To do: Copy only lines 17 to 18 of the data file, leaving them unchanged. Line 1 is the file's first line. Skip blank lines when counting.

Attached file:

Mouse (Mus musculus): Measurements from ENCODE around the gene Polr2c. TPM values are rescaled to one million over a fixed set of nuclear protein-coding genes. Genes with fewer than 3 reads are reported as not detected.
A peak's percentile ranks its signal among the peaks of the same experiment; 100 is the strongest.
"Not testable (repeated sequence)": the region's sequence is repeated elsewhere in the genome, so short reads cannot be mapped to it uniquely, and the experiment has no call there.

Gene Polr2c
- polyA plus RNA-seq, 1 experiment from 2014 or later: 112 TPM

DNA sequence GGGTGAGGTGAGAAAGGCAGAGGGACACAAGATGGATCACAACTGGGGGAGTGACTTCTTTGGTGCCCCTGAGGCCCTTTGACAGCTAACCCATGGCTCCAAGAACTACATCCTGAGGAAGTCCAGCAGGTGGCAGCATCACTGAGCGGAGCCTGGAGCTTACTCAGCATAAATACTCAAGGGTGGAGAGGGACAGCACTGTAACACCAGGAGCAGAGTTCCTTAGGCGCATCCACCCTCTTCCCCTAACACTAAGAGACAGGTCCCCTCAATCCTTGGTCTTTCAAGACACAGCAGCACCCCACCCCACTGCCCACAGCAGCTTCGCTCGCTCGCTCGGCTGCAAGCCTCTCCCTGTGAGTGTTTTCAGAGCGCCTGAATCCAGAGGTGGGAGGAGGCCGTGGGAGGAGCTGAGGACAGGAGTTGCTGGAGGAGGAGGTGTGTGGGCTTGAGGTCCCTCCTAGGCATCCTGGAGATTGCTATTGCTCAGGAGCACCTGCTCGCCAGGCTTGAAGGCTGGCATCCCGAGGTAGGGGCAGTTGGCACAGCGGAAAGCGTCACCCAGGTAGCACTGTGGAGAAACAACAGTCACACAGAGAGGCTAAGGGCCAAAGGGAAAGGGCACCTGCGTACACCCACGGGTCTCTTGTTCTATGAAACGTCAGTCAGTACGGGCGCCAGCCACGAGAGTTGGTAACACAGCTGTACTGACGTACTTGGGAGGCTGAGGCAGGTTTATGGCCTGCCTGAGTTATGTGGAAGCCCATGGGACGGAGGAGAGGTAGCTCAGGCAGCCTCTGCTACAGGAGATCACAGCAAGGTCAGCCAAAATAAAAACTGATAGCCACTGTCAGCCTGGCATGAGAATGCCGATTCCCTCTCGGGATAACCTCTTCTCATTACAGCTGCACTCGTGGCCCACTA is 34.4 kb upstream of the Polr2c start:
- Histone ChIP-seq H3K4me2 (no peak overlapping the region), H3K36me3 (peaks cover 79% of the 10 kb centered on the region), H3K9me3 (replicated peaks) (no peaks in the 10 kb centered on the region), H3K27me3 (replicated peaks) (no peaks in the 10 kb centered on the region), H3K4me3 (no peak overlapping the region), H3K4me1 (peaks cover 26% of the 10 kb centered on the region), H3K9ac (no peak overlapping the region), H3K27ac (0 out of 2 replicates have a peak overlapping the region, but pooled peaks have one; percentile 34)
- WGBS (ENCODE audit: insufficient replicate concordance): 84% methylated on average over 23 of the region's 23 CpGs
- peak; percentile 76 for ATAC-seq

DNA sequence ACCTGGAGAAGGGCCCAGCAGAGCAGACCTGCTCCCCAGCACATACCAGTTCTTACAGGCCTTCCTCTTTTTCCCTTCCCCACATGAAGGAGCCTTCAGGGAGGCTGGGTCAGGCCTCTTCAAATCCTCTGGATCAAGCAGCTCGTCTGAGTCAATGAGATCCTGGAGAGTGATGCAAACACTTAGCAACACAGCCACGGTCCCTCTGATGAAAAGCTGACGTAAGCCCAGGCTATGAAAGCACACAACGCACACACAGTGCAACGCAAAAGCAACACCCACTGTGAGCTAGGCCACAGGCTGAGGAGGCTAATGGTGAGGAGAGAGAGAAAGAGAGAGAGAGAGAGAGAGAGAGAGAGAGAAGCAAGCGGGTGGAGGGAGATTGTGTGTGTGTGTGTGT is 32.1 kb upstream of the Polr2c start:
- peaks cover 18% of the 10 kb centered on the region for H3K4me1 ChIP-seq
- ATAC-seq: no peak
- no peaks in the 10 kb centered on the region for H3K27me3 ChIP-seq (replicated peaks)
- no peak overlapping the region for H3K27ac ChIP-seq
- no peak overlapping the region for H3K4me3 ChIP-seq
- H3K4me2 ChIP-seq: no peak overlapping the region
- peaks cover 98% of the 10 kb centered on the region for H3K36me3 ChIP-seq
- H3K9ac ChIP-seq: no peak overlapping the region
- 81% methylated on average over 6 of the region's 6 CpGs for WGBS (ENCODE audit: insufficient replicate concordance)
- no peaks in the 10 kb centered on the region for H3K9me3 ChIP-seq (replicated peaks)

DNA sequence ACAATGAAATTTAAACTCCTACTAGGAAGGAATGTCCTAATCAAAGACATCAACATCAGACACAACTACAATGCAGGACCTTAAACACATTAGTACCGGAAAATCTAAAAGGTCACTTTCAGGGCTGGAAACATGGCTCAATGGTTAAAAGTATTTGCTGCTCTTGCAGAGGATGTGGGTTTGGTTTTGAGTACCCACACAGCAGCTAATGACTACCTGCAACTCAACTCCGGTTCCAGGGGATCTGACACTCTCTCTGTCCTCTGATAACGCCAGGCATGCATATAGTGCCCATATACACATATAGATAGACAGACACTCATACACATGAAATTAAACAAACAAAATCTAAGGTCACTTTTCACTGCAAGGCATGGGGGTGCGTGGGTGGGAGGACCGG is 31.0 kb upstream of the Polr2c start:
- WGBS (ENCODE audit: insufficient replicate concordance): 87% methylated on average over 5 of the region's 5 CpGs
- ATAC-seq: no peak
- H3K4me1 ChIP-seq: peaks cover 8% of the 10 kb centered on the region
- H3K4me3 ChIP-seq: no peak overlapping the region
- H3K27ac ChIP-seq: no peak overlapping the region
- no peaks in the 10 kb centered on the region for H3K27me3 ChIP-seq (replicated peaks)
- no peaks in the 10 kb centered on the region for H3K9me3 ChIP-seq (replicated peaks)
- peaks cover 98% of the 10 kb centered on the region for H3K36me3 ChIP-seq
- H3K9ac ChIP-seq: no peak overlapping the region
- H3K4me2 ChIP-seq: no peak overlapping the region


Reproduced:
- peaks cover 98% of the 10 kb centered on the region for H3K36me3 ChIP-seq
- H3K9ac ChIP-seq: no peak overlapping the region